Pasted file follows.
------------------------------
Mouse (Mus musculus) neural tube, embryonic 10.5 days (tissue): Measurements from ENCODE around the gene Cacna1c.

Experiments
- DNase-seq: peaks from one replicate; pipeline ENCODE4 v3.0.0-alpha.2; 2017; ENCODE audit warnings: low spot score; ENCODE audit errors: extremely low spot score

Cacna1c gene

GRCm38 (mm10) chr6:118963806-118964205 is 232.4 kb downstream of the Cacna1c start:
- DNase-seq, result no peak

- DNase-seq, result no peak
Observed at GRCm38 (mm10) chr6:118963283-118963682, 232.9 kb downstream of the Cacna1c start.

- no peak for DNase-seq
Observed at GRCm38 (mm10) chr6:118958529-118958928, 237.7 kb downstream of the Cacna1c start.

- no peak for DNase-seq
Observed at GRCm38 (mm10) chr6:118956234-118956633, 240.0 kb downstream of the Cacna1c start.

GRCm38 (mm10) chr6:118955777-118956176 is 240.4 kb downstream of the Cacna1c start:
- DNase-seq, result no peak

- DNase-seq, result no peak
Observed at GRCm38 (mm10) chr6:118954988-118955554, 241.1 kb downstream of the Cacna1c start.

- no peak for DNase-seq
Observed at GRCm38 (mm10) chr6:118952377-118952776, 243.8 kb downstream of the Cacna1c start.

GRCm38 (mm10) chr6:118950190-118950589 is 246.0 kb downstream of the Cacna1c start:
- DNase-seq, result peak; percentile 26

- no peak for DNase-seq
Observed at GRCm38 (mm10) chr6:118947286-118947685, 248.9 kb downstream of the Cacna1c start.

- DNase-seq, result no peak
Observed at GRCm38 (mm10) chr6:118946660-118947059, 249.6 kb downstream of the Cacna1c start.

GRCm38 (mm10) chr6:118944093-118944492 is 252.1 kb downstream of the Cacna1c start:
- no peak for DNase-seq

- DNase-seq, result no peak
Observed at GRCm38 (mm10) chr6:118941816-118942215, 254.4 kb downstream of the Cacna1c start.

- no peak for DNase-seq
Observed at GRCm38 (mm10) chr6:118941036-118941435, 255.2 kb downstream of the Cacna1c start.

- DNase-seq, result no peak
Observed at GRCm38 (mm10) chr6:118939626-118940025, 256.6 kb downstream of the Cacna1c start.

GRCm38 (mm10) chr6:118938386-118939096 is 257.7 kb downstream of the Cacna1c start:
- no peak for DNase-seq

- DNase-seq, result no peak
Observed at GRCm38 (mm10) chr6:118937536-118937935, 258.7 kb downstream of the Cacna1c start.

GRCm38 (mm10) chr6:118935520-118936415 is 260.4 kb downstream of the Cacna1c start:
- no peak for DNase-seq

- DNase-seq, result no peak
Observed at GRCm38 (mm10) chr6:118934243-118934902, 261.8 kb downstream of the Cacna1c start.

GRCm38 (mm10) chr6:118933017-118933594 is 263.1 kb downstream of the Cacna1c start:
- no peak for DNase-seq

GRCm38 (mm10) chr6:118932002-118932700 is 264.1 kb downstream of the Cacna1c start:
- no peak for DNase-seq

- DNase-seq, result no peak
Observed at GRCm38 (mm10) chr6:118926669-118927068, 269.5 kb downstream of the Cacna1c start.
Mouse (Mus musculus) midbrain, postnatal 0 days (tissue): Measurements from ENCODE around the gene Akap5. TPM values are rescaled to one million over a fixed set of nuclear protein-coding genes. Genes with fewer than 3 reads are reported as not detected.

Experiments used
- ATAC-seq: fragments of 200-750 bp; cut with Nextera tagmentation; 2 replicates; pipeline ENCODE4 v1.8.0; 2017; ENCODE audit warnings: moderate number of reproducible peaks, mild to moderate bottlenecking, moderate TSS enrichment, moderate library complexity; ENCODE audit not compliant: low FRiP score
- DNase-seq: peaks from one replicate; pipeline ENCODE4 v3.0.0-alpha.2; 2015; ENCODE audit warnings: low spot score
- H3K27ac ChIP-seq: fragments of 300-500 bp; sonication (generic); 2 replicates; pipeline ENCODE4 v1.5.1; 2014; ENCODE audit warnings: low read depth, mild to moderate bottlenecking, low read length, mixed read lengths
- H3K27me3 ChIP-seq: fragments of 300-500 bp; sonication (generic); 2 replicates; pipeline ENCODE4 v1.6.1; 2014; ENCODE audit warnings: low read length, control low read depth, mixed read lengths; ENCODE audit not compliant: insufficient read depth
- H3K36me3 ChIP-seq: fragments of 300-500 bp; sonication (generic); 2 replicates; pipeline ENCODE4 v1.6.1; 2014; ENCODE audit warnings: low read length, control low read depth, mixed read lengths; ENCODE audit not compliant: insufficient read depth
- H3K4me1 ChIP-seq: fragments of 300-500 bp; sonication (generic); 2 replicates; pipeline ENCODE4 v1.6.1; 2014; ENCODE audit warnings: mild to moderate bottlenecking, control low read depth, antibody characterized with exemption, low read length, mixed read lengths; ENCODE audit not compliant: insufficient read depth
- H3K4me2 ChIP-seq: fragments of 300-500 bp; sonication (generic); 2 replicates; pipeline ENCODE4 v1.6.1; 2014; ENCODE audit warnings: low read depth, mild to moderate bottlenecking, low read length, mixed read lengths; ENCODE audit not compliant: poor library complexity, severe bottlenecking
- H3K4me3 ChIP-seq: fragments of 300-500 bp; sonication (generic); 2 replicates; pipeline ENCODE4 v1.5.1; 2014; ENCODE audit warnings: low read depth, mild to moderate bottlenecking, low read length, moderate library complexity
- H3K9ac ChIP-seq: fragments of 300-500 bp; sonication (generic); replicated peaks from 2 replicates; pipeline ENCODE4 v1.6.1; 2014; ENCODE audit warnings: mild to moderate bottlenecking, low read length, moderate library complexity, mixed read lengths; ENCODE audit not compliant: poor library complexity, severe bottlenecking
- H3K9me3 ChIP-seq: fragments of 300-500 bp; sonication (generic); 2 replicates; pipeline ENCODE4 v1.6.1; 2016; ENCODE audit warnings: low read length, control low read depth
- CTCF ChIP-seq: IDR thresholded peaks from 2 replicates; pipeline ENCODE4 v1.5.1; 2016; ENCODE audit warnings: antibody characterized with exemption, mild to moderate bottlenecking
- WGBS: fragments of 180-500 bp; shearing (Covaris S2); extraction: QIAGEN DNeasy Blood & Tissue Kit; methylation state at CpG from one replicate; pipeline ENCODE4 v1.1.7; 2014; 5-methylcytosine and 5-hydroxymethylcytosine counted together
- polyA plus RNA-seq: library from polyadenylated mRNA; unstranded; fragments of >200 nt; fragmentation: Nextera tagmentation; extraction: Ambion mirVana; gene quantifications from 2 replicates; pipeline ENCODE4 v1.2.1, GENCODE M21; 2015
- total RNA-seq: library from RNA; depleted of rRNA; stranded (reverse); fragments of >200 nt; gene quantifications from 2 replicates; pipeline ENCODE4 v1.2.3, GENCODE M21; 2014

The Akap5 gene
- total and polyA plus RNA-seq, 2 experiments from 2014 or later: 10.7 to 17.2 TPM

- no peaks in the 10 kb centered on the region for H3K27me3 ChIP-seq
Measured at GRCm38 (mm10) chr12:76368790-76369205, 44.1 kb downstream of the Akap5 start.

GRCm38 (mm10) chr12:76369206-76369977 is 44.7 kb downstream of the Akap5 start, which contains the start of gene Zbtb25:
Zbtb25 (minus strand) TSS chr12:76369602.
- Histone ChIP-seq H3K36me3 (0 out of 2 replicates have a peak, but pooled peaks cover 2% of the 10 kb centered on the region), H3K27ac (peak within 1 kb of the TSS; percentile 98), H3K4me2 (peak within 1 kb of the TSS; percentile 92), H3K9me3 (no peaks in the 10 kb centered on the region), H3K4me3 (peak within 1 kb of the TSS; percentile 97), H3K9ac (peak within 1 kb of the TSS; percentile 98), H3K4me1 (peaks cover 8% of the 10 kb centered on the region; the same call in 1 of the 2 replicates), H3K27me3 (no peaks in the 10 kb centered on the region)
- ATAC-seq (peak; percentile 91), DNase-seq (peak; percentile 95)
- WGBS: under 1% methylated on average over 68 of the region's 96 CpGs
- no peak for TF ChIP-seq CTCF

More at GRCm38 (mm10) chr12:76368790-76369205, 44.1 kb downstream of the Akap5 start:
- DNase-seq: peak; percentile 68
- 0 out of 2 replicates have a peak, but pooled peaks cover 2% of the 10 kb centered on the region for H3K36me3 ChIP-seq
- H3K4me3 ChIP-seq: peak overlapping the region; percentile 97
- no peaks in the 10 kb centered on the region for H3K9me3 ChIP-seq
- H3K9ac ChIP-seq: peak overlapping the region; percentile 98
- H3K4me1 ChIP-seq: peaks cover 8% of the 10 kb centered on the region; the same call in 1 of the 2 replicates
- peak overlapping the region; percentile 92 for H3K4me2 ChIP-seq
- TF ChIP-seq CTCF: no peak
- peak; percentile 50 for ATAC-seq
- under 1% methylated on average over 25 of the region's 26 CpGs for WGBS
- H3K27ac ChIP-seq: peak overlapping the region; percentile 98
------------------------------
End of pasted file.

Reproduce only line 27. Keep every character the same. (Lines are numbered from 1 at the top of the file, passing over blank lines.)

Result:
- DNase-seq, result no peak